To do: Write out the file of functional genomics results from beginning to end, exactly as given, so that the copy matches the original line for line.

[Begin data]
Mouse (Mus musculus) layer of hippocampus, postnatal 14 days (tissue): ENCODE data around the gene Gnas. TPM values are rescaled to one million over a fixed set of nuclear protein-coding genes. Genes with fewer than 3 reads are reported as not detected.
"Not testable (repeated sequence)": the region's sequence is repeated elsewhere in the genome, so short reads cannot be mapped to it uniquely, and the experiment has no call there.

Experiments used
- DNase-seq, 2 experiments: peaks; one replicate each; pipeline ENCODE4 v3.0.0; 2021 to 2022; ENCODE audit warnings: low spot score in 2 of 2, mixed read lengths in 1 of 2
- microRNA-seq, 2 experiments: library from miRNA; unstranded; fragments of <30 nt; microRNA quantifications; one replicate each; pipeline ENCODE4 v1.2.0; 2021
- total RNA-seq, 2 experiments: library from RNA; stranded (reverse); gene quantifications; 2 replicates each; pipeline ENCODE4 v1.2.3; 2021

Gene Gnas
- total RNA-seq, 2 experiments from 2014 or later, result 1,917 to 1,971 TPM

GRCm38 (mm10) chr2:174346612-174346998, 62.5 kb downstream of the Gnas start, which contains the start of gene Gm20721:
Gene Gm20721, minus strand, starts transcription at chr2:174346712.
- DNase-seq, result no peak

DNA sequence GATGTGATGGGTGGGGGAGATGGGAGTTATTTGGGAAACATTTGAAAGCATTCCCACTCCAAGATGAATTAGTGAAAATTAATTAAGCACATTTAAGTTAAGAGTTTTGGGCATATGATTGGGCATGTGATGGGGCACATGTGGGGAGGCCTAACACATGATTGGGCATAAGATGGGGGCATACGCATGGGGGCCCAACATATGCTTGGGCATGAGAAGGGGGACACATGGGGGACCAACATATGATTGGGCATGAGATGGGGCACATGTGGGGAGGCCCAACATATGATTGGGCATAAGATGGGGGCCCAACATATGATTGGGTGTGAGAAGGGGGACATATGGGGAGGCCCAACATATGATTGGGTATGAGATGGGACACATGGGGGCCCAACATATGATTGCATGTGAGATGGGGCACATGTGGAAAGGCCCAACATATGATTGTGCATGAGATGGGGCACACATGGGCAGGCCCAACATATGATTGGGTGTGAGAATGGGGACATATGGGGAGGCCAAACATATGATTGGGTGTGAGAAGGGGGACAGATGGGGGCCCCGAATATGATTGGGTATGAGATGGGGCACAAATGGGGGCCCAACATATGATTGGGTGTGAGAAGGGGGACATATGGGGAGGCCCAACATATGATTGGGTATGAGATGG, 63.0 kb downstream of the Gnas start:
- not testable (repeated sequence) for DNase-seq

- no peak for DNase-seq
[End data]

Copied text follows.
Mouse (Mus musculus) layer of hippocampus, postnatal 14 days (tissue): ENCODE data around the gene Gnas. TPM values are rescaled to one million over a fixed set of nuclear protein-coding genes. Genes with fewer than 3 reads are reported as not detected.
"Not testable (repeated sequence)": the region's sequence is repeated elsewhere in the genome, so short reads cannot be mapped to it uniquely, and the experiment has no call there.

Experiments used
- DNase-seq, 2 experiments: peaks; one replicate each; pipeline ENCODE4 v3.0.0; 2021 to 2022; ENCODE audit warnings: low spot score in 2 of 2, mixed read lengths in 1 of 2
- microRNA-seq, 2 experiments: library from miRNA; unstranded; fragments of <30 nt; microRNA quantifications; one replicate each; pipeline ENCODE4 v1.2.0; 2021
- total RNA-seq, 2 experiments: library from RNA; stranded (reverse); gene quantifications; 2 replicates each; pipeline ENCODE4 v1.2.3; 2021

Gene Gnas
- total RNA-seq, 2 experiments from 2014 or later, result 1,917 to 1,971 TPM

GRCm38 (mm10) chr2:174346612-174346998, 62.5 kb downstream of the Gnas start, which contains the start of gene Gm20721:
Gene Gm20721, minus strand, starts transcription at chr2:174346712.
- DNase-seq, result no peak

DNA sequence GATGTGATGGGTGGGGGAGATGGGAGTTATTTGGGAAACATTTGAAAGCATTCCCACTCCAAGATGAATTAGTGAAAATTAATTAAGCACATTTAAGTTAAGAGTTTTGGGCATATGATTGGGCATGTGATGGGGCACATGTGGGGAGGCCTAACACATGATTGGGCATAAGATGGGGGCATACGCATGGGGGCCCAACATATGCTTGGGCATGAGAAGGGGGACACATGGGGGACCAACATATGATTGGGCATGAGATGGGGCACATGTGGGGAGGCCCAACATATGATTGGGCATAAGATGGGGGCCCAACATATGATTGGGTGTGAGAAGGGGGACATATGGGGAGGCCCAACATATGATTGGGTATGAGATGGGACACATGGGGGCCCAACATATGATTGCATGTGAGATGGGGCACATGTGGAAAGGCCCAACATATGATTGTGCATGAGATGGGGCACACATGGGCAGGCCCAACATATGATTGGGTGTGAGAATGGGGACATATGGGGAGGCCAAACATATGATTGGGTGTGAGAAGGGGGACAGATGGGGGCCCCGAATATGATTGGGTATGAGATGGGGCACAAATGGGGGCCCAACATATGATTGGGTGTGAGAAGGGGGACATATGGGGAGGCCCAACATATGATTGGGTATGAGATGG, 63.0 kb downstream of the Gnas start:
- not testable (repeated sequence) for DNase-seq

- no peak for DNase-seq